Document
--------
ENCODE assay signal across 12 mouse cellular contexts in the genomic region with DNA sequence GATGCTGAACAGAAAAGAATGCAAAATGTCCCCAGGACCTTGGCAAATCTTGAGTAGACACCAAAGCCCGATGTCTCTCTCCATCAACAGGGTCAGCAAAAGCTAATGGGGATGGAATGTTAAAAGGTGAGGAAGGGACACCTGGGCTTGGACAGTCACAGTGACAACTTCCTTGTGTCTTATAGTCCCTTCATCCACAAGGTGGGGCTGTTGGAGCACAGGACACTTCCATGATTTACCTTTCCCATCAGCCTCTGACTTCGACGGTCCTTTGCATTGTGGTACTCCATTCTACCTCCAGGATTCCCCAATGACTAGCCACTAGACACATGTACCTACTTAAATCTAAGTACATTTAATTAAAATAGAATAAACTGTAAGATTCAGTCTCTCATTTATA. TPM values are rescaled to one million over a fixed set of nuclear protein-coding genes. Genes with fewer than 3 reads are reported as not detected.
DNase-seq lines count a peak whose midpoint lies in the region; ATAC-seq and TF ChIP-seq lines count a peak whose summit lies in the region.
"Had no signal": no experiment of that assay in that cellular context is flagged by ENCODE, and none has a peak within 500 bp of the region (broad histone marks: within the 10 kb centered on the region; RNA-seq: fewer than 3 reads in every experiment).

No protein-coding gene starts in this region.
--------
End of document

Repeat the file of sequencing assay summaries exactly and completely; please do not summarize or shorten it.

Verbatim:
ENCODE assay signal across 12 mouse cellular contexts in the genomic region with DNA sequence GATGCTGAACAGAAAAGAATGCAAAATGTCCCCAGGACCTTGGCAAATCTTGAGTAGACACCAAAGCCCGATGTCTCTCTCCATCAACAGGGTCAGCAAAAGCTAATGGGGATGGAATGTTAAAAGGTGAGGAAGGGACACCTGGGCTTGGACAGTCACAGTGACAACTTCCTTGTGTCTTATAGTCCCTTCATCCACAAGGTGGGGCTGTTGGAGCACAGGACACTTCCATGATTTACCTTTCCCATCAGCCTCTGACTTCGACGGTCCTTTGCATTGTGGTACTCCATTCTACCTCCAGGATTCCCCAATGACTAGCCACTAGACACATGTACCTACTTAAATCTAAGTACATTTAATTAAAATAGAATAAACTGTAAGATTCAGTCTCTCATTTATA. TPM values are rescaled to one million over a fixed set of nuclear protein-coding genes. Genes with fewer than 3 reads are reported as not detected.
DNase-seq lines count a peak whose midpoint lies in the region; ATAC-seq and TF ChIP-seq lines count a peak whose summit lies in the region.
"Had no signal": no experiment of that assay in that cellular context is flagged by ENCODE, and none has a peak within 500 bp of the region (broad histone marks: within the 10 kb centered on the region; RNA-seq: fewer than 3 reads in every experiment).

No protein-coding gene starts in this region.